Appellant argues that Mr. Baines' testimony was inadmissible hearsay and that the certificate from the Secretary of State's Office was never admitted into evidence.1  Our examination of the entire record indicates that the certificate was admitted into evidence. Therefore, we need not decide whether Mr. Baines' testimony was inadmissible hearsay.

The trial transcript itself does not indicate that the government offered the certificate into evidence or that the court admitted it.2  Other parts of the record, however, indicate that the certificate was offered and admitted into evidence off the transcribed record. The original certificate, provided to this court by the district court as Volume XIII of the record, is marked as "Plaintiff's Exhibit 16." The Exhibit and Witness List prepared for the trial by the district court includes a column headed "Date Offered" and another headed "Admitted." With respect to Plaintiff's Exhibit 16, both columns are filled in with the date "3 8." From this document, therefore, it appears that the certificate was both offered and admitted on March 8, 1991, the second day of trial. Confirming this conclusion are the minutes from the second day of trial. Those minutes, prepared by the courtroom deputy, include the following notation: "Government's exhibits 14-18, filed."

There is no indication that appellant or his co-defendants objected to the admission of Exhibit 16. Nor did they contest the certificate's admissibility when, a month prior to trial, the government notified them, pursuant to Fed. R. Crim. P. 12(d) (2), that it intended to use the certificate as evidence in its case. Appellant does not now argue that Exhibit 16 was inadmissible. Nor are we aware of any basis upon which such an argument could be made. Title 46 U.S.C. App. § 1903(c) (2) specifically provides that a denial of a claim of registry "may be proved by certification of the Secretary of State or the Secretary's designee." Fed. R. Evid. 909 provides that extrinsic evidence of authenticity is not required as a precondition of admissibility of "domestic public documents not under seal," of which Exhibit 16 is one. We conclude that the certificate was admitted as evidence for consideration by the jury in reaching its verdict in this case.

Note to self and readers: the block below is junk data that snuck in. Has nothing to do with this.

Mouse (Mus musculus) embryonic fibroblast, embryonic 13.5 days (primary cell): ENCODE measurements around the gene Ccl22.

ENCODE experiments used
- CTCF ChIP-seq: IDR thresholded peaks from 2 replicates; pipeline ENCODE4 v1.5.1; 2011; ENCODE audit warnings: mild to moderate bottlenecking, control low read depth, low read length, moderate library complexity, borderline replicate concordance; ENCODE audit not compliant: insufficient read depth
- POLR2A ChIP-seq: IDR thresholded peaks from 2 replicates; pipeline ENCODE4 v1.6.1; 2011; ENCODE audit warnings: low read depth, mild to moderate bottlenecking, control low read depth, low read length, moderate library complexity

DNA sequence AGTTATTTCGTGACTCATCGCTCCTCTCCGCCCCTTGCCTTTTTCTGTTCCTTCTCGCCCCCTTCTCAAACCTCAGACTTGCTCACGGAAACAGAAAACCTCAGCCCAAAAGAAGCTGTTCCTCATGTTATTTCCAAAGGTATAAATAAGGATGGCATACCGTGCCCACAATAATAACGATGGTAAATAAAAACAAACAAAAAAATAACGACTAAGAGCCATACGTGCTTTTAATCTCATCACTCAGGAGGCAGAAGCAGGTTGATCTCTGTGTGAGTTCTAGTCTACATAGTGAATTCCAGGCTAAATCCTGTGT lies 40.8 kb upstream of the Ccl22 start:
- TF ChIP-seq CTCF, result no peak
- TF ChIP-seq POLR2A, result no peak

Conclusion

Upon an examination of the entire record, we conclude that there was sufficient evidence from which the jury could have found that the vessel on which appellant was travelling was a vessel without nationality, within the meaning of 26 U.S.C. App. § 1903(c) (2) (A). The district court's denial of appellant's motion for acquittal is summarily affirmed pursuant to First Circuit Rule 27.1.

 1

The appellate brief of co-defendant Carlos Tobar also noted that "[t]he record available to Appellate Counsel appears not to include any mention of the introduction into evidence [of the] required certification of [denial of registry] by the State Department," but did not specifically argue that there was insufficient proof of lack of nationality. None of the co-defendants argued on appeal that Mr. Baines' testimony was inadmissible hearsay. Therefore, our opinion in Diaz-Caraballo is not controlling here

 2

The only references in the trial transcript to the certificate are in the government's opening and closing statements describing the evidence presented